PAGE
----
Humans, animals, and other living beings have a natural ability to autonomously learn throughout their lives and quickly adapt to their surroundings, but computers lack such abilities. Our goal is to bridge such gaps between the learning of living-beings and computers. We are machine learning researchers with an expertise in areas such as approximate inference, Bayesian statistics, continuous optimization, information geometry, etc. We work on a variety of learning problems, especially those involving supervised, continual, active, federated, online, and reinforcement learning. Please check out research and publications pages for a more exhaustive overview.
If you are interested in joining us, see the people page and the news below for current opportunities.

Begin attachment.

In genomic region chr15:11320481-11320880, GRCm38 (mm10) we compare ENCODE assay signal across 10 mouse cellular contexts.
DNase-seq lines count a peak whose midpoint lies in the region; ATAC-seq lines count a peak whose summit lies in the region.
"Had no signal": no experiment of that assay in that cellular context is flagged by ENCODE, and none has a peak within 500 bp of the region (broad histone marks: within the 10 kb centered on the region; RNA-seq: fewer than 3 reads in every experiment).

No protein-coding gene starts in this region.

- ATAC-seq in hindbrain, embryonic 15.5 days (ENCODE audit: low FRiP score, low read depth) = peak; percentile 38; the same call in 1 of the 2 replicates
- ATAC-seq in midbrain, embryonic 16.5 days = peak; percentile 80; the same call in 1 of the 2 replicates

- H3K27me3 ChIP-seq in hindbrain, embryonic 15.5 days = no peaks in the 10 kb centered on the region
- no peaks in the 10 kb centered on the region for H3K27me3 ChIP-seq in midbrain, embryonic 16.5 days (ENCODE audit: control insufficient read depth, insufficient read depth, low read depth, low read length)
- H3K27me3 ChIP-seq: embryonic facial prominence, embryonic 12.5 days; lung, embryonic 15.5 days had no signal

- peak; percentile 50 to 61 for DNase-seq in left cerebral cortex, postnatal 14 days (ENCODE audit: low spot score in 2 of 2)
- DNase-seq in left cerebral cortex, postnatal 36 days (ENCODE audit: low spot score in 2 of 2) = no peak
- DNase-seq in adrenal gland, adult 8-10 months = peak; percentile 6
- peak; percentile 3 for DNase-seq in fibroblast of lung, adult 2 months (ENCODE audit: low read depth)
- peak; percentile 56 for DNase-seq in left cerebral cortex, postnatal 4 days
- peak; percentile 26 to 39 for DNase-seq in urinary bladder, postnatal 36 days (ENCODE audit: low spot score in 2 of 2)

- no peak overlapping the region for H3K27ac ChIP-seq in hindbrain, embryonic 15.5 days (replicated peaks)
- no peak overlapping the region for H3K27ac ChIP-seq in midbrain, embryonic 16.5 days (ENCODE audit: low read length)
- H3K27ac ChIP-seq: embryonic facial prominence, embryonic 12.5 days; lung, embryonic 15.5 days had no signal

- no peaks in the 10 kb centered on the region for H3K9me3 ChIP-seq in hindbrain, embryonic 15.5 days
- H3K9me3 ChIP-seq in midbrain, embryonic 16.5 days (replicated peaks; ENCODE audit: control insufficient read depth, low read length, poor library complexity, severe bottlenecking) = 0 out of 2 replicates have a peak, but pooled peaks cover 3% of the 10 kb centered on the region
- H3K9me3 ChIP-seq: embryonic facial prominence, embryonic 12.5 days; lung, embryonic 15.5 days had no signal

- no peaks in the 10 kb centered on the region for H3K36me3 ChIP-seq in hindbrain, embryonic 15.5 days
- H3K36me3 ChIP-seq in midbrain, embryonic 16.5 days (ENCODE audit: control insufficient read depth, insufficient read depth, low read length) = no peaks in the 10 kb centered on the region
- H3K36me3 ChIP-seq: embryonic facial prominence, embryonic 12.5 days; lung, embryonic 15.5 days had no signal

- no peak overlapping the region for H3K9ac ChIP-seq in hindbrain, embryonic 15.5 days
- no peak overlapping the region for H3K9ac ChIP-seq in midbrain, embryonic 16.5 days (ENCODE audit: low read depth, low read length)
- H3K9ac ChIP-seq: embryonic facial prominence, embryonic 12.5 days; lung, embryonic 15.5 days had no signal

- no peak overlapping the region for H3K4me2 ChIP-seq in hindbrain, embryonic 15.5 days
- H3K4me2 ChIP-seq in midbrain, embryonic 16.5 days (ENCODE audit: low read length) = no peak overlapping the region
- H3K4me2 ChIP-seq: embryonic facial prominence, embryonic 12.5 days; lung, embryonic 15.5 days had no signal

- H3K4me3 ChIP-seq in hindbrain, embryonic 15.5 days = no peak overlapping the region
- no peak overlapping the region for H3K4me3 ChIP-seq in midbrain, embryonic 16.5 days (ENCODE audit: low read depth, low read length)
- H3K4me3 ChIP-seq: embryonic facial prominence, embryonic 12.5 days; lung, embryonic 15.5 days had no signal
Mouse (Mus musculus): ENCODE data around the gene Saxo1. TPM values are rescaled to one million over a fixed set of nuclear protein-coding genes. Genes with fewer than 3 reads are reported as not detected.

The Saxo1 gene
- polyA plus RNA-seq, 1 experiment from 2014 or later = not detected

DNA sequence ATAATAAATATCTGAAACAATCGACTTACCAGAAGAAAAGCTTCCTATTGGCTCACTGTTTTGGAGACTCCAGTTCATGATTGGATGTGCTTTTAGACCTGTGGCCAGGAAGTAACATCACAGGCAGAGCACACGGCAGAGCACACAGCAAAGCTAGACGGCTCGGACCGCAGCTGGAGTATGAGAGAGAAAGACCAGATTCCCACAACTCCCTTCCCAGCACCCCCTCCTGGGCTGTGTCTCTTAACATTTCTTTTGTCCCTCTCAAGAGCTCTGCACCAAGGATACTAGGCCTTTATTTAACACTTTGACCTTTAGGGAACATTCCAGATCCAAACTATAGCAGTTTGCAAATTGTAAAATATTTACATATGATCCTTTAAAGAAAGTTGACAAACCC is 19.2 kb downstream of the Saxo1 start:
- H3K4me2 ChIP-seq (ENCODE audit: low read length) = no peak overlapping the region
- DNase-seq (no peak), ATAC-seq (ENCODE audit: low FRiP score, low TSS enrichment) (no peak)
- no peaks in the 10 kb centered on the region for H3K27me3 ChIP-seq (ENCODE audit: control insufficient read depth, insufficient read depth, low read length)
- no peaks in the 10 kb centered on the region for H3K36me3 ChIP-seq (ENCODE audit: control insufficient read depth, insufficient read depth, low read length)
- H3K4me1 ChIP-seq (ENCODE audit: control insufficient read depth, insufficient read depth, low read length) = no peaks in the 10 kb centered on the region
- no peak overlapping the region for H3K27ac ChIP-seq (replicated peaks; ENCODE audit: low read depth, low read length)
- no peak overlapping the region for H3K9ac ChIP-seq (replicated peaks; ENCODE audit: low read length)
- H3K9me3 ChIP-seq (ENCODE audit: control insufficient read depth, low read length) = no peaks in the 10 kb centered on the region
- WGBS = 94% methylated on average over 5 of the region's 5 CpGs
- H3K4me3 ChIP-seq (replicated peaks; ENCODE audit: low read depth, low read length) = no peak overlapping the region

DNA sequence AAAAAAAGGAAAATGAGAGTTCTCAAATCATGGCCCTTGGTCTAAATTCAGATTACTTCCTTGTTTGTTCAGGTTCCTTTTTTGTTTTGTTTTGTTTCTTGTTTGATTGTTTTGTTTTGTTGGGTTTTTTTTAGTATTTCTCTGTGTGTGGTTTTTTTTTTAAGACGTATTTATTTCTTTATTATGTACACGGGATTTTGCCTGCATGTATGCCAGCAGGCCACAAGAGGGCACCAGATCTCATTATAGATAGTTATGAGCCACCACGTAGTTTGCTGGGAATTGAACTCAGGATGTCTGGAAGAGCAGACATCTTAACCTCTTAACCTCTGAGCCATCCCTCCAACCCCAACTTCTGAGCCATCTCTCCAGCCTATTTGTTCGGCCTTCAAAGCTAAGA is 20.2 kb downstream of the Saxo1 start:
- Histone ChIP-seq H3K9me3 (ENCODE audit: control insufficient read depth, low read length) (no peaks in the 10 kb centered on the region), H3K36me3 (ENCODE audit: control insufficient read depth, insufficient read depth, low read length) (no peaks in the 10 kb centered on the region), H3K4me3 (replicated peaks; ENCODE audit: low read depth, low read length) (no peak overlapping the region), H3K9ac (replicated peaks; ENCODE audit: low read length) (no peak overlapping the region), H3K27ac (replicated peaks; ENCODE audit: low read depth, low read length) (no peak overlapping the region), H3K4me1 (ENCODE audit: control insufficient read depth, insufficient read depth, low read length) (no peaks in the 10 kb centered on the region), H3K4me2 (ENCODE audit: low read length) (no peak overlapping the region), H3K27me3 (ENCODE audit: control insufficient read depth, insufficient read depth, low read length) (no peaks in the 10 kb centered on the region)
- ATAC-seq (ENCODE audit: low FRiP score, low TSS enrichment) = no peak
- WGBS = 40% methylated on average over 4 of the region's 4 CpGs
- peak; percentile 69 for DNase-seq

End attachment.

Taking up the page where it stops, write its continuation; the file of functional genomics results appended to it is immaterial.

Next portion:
See here for details.
“Approximate Bayesian Inference”, the editorial of a forthcoming special issue in Entropy, written by P. Alquier, is now published: paper. You can submit a paper until the end of Feb. 2021. Special Issue on Approximate Bayesian Inference
The videos of two recent talks by Pierre Alquier are now online:
- “Regret bound for online variational inference” (Oct. 29) - Workshop on online decision making, Berkeley
- “Estimation with the MMD distance” (Nov. 4) - DataSig seminar series
A series of seminars on “Bayesian principles for learning machines” held by Emtiyaz Khan will take place at the following dates and locations.
Pierre Alquier joined the editorial board of JMLR.
Our paper on continual learning by functional regularization on the memorable past is accepted as an oral presentation at NeurIPS 2020.